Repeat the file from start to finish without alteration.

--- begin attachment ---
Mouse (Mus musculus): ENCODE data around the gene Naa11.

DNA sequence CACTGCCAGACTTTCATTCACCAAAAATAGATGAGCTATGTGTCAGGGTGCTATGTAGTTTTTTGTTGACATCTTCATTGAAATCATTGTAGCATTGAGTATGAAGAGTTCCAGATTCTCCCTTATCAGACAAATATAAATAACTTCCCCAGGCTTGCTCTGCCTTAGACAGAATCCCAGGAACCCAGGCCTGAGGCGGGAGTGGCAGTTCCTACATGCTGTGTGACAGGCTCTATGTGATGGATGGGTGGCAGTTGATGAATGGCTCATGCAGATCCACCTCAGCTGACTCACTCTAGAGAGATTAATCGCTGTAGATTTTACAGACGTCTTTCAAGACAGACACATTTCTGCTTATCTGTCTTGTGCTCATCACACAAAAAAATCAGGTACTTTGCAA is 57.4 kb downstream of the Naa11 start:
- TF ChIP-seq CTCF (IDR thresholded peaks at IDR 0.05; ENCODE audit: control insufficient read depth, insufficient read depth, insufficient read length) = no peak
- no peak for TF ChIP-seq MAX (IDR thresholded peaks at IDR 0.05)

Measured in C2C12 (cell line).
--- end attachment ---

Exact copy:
Mouse (Mus musculus): ENCODE data around the gene Naa11.

DNA sequence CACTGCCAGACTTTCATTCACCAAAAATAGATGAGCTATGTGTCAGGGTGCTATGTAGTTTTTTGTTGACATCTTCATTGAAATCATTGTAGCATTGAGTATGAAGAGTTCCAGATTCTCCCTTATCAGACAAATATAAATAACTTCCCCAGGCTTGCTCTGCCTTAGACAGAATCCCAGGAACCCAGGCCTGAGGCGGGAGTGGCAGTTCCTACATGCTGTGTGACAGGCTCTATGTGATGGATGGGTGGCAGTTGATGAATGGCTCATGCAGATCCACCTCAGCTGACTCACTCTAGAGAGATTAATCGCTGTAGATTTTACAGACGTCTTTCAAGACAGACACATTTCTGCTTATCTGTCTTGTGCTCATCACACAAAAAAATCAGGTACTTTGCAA is 57.4 kb downstream of the Naa11 start:
- TF ChIP-seq CTCF (IDR thresholded peaks at IDR 0.05; ENCODE audit: control insufficient read depth, insufficient read depth, insufficient read length) = no peak
- no peak for TF ChIP-seq MAX (IDR thresholded peaks at IDR 0.05)

Measured in C2C12 (cell line).